Oops! All Spells
This matchup and Doomsday are very alike except they are a bit faster, and graveyard hate is good against them. Their plan b is Goblin Charbelcher with two in the main deck and the last two copies in the sideboard, so after disabling the graveyard with active Deathrite Shaman or Leyline of the Void, Ouph'ing, Elking or Wasting their mana becomes your priority aside from building a wall of counterspells. Oko also deals with resolved Charbelcher with no spare mana which is something they often have to hope is good enough. Note that Force of Negation and Flusterstorm don't interact against all of their action, so countering Dark Ritual and "good" mana rocks is something you have to do sometimes.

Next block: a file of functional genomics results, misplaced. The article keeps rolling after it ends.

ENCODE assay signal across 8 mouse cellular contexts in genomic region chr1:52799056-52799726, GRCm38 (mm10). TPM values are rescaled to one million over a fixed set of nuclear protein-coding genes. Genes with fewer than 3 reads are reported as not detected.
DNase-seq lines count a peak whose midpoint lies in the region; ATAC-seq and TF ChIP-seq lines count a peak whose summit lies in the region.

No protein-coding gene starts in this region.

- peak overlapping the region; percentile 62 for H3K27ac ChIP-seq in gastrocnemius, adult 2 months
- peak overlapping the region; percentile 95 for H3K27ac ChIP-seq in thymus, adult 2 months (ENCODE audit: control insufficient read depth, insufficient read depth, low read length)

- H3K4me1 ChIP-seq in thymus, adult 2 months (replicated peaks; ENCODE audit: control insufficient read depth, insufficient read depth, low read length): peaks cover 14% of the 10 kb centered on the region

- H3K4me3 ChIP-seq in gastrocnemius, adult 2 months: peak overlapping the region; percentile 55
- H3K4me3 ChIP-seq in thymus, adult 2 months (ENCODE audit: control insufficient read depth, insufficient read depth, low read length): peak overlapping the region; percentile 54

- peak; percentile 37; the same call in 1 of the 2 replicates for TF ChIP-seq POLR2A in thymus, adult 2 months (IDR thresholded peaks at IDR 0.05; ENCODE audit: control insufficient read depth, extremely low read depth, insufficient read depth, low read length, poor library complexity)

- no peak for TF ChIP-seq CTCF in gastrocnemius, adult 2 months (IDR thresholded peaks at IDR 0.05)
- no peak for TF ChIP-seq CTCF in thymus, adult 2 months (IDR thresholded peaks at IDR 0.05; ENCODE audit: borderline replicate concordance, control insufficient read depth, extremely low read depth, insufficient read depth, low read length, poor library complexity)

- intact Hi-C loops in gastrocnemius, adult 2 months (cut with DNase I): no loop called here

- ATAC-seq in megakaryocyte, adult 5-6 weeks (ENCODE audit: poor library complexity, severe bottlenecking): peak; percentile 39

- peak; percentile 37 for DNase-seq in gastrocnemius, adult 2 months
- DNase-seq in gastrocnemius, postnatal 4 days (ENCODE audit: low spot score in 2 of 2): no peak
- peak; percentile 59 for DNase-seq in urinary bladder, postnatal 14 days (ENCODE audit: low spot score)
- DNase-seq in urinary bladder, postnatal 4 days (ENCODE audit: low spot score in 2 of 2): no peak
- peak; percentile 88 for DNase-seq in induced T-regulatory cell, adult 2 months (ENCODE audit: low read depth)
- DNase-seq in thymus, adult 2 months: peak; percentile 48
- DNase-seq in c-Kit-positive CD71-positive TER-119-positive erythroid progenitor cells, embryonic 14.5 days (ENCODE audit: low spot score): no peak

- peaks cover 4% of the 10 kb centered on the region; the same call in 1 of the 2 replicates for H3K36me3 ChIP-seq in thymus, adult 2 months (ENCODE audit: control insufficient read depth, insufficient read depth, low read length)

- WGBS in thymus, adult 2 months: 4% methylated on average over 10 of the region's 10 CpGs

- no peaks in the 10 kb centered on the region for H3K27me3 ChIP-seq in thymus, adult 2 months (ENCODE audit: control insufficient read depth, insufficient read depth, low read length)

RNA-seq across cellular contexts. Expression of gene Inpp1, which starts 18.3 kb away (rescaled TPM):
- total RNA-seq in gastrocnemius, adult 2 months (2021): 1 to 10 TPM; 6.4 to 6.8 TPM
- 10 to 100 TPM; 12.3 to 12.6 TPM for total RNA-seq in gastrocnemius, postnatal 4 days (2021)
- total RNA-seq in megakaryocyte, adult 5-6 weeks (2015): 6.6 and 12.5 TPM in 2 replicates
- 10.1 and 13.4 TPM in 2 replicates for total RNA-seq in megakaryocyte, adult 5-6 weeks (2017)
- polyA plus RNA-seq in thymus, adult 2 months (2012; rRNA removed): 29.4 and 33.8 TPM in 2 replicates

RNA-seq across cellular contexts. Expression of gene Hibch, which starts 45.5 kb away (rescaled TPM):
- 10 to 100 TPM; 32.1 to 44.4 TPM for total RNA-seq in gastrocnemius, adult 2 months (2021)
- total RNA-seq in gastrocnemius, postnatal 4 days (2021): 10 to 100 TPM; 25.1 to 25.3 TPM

- -4 Tarmogoyf, -1 Forest, -2 Brazen Borrower, -2 Energy Flux
- +4 Leyline of the Void, +2 Endurance, +2 Mystical Dispute, +1 Veil of Summer
Make sure to google your opponent before your mulligan decision. If they have recent and a vast majority of Bazaar results, it will alter my mulligan decision. Game one is surprisingly winnable thanks to Deathrite Shaman, Endurance and Wasteland. We bring in the graveyard hate and some insulation against Hollow One. Note that active Leyline makes your Tarmogoyfs smaller. If you play against Dredge with Grief, you can bring in Veil of Summer instead of Mental Misstep.
- -3 Collector Ouphe, -2 Force of Negation, -2 Energy Flux, -1 Narset
- +4 Leyline of the Void, +2 Endurance, +2 Dismember